Twin Lakes examining its policy on licensing video machines used for illegal gambling

tl-logoThe Twin Lakes Village Board is considering whether the village should continue to license video gaming machines that can be used for illegal payouts.

In the past, the village has licensed such devices under the premise that they are to be used for entertainment only, not with a cash payout. But the reality is that many of these devices are used with a cash payout based on how the player performs.

While the village issues licenses for the devices used for gambling — as well as other more innocuous amusement devices like pool tables and pinball machines — village police cannot enforce the legality of their use, village Clerk Kathleen Richardson explained in a recent memo on the topic. That is up to state Department of Revenue agents, of which there are only a very limited number to cover the whole state.

“Basically, if a state agent were to enter any establishment that had these devices, the owners would get cited, and the machines confiscated. For some places, depending on the type, it would be a felony,” Richardson’s memo says.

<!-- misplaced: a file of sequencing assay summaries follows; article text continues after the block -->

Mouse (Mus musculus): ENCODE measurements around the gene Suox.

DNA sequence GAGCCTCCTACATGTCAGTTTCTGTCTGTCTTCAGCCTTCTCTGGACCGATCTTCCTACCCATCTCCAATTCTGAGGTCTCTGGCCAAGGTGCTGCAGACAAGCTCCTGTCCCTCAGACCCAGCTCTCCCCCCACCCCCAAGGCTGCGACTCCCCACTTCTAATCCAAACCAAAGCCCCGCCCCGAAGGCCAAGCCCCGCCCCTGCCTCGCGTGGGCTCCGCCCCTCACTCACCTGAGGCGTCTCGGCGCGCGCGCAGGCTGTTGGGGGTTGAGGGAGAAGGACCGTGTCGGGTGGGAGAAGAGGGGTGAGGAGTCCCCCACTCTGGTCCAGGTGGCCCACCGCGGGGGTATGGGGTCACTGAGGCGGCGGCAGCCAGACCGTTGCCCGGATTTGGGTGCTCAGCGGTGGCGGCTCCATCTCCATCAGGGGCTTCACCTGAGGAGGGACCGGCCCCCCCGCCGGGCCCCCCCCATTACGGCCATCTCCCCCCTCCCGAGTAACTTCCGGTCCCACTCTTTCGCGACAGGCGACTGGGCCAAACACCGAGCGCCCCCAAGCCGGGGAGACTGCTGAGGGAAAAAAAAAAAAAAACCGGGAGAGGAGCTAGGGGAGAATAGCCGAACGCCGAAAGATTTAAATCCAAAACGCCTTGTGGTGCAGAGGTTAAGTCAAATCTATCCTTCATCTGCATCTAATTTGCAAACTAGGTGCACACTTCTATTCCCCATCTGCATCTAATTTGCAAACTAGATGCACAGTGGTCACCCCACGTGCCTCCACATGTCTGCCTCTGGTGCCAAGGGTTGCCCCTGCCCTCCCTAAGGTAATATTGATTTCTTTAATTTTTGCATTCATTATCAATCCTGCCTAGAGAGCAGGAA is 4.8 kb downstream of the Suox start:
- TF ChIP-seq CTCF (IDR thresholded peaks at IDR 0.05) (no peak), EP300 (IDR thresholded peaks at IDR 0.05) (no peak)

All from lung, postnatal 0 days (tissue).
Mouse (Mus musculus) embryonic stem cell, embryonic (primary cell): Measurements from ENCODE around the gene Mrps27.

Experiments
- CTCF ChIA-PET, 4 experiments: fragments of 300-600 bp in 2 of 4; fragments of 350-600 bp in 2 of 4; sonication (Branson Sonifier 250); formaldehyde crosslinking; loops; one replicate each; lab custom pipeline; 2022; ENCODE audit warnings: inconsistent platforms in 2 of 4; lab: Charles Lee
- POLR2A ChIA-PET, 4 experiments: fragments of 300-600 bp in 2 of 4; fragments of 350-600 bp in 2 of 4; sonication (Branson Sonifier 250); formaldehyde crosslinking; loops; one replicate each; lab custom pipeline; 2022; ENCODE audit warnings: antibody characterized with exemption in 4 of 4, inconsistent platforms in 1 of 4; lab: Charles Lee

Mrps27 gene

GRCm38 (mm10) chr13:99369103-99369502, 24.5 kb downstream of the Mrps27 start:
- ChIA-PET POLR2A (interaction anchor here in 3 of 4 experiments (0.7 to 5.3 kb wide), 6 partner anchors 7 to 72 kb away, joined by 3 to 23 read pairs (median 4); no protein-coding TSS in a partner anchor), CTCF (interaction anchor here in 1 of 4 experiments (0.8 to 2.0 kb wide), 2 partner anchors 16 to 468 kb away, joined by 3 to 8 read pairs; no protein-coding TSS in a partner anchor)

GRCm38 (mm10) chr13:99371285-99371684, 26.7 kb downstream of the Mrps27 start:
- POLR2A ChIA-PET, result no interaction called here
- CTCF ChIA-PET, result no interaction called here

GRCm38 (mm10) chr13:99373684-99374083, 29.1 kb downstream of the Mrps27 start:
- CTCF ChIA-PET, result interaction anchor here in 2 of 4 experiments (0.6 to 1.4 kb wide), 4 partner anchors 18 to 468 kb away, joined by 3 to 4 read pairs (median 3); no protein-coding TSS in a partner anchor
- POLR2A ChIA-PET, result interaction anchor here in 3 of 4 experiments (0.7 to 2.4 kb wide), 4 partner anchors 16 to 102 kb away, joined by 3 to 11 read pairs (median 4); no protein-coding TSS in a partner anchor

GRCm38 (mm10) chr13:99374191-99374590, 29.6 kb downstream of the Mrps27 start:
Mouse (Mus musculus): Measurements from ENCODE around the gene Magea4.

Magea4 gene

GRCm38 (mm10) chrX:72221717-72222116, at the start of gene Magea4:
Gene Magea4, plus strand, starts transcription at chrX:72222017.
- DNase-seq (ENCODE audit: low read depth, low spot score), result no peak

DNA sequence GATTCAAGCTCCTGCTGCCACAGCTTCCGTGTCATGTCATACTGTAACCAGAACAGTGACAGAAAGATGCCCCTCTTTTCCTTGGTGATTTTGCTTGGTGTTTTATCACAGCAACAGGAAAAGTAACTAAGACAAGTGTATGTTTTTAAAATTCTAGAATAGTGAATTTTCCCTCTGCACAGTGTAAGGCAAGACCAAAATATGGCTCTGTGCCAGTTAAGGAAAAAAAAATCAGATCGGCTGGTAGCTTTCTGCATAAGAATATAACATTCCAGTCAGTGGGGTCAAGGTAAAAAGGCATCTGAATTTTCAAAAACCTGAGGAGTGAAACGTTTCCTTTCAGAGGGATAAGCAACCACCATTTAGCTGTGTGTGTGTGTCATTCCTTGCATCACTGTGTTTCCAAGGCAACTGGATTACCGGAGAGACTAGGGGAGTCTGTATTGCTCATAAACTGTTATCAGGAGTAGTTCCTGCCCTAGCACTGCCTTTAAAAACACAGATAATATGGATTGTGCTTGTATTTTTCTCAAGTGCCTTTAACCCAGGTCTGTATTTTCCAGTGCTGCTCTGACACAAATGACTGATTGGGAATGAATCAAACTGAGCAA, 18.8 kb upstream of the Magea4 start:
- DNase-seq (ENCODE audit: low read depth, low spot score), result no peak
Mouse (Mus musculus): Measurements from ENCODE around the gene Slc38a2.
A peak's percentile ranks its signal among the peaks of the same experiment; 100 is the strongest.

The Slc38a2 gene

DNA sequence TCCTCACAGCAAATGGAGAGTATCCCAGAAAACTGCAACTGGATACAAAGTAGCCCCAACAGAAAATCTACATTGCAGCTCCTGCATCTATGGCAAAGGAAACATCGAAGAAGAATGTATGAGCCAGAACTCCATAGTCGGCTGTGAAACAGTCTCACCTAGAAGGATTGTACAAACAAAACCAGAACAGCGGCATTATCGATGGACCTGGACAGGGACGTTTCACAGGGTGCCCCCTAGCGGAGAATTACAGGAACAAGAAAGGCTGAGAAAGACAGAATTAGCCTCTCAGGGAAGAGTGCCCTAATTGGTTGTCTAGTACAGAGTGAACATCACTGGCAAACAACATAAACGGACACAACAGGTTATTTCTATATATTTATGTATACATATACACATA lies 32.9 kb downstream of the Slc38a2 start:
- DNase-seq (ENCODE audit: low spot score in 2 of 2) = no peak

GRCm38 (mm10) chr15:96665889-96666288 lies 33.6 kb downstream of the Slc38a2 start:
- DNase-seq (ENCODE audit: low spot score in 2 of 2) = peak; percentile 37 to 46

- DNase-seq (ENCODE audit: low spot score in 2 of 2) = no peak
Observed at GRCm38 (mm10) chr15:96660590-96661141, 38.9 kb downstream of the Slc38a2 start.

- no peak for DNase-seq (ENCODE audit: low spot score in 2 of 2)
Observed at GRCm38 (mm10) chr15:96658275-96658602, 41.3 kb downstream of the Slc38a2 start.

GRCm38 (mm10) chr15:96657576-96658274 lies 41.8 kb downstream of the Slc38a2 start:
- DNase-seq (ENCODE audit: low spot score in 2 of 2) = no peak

The issue arose recently because the village received a request from a person seeking to open a store with a number of these devices as essentially the core business of the establishment, not as a sideline to a bar or restaurant.

Board members at Monday’s Committee of the Whole meeting stopped short of developing a firm consensus on whether to continue to license video amusement devices that typically are used for illegal gambling. President Howard Skinner said he would like to hear the views of police Chief Dale Racer on the topic before moving forward. Racer was not at Monday’s meeting.

But other board members who spoke on the issue seemed inclined to investigate not continuing to license the machines, and therefore avoiding any suggestion that the village feels they are legitimate.

The board is expected to take up the issue again at a future meeting.


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